New York City is to replace pay phones with ultra-high speed Wi-Fi hotspots. The booths will still allow people without a cellphone to make voice calls, now without charge.
The replacement program is set to cover 500 booths by this July with an eventual target of 7,500. That’s the vast majority of the 8,178 pay phones that were in the city as of last March.
Each booth will provide a 1Gbps connection, though of course that may be shared between multiple users. The plan is that a one-time login will allow automatic connection in the future. Unlike previous test programs, there won’t be any obligation to watch an ad before using the connection.
The booth will also house an Android tablet that’s configured to offer web browsing and free VOIP calls, along with a one-tap button to call the emergency services. It also appears there’ll be charging points for devices.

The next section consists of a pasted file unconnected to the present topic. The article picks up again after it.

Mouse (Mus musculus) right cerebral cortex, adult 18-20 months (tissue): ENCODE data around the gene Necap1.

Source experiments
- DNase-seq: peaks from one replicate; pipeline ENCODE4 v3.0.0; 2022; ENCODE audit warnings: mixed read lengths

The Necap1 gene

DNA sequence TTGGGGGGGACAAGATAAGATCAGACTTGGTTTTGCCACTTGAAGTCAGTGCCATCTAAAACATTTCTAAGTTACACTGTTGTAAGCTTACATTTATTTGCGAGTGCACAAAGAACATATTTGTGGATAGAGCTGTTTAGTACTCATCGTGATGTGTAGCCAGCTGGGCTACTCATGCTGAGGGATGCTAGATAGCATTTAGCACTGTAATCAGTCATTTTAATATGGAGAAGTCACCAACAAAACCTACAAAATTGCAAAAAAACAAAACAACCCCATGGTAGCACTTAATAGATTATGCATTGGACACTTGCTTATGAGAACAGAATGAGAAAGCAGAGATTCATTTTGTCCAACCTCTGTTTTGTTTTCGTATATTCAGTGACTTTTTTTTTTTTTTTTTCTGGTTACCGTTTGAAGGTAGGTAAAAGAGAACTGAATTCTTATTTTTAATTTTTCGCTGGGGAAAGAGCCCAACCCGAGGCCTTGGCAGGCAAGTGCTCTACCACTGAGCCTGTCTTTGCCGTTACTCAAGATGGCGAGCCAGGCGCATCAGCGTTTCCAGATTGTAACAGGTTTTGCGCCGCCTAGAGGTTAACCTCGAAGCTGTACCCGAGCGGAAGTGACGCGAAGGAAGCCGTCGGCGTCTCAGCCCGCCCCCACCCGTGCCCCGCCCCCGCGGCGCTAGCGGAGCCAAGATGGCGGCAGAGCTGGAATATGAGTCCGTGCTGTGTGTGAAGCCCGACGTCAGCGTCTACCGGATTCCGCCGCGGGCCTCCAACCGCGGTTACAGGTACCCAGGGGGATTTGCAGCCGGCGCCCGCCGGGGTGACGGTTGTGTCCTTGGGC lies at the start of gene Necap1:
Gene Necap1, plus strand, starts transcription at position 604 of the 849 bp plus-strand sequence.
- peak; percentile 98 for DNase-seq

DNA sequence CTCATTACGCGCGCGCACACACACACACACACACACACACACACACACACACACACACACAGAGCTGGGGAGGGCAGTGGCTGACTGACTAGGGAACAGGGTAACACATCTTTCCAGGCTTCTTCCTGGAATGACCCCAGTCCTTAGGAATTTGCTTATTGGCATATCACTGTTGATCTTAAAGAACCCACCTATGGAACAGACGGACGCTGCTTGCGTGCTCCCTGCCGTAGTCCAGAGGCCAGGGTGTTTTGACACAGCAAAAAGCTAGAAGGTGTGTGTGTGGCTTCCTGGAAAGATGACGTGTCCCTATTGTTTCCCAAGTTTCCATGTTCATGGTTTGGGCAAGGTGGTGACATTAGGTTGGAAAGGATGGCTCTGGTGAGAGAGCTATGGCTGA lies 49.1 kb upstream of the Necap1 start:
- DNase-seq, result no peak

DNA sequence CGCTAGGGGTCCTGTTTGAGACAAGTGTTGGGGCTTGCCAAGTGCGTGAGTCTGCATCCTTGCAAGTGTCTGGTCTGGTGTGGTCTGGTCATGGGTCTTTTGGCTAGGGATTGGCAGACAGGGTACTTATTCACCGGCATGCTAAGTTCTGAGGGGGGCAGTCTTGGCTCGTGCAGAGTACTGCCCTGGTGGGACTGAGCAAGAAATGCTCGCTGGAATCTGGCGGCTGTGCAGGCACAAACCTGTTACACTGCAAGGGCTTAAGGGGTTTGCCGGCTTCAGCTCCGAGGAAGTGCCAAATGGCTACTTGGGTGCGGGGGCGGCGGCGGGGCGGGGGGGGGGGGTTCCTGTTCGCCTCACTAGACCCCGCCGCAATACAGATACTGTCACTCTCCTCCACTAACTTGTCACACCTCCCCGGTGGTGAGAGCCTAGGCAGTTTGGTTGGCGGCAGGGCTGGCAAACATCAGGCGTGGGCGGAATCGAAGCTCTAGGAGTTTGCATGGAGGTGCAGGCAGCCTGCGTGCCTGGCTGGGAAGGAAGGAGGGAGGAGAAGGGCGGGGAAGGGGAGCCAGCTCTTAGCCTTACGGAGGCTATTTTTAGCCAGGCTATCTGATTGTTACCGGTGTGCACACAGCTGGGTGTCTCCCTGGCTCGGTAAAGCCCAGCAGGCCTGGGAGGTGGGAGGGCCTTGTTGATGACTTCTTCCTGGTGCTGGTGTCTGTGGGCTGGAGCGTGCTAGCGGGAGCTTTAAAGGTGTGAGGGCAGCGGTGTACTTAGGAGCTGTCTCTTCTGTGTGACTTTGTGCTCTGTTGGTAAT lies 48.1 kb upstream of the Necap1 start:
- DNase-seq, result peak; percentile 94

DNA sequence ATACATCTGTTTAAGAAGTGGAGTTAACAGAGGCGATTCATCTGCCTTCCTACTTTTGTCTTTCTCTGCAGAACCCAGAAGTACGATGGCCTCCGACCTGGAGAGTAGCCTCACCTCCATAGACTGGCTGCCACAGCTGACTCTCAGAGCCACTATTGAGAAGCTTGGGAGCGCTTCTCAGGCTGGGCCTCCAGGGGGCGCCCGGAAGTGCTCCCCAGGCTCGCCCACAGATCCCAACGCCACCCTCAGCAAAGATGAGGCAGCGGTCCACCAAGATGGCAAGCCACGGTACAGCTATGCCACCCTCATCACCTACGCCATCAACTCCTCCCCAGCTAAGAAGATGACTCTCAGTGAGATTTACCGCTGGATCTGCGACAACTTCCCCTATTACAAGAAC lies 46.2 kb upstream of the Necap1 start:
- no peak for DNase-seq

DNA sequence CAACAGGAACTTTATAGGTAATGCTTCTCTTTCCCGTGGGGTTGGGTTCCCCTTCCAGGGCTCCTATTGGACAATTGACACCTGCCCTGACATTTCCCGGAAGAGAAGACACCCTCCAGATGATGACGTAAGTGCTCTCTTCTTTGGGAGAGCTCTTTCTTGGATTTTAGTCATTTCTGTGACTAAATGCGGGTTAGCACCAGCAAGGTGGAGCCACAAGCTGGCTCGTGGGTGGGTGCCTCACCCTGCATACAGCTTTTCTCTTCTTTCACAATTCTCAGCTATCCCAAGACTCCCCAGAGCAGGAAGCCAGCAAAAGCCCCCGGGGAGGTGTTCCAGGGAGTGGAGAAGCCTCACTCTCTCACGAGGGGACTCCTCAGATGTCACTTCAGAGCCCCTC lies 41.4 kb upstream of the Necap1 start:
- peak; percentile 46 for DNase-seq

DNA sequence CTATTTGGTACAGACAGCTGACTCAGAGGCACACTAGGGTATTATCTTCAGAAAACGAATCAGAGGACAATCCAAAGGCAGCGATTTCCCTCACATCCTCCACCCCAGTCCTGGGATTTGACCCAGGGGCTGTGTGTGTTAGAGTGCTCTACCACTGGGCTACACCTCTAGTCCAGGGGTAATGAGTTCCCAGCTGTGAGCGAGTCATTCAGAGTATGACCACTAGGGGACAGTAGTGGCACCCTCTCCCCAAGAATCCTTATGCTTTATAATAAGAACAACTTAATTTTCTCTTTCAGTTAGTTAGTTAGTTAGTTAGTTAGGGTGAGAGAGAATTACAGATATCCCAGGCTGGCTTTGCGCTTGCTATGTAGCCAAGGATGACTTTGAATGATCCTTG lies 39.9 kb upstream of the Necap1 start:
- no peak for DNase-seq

The funding for the booths will come from electronic screens displaying advertising. CityBridge, the company running the program, has agreed to pay at least $500 million to the city over 12 years for the rights to sell the ad space. The terms of the deal mean it will instead hand over 50 percent of the ad revenue if that works out as more than the $500 million. The Wall Street Journal notes that at just over $41 million a year, that’s far in excess of the $17.5 million the city currently gets from selling poster space on pay phone booths.
Analysts seem uncertain about the effect the move will have on cellphone carriers operating in the city. On the one hand it could reduce strain on cellular data networks. On the other, if the service lives up to expectations, New Yorkers might cut down to cheaper data plans with lower monthly caps.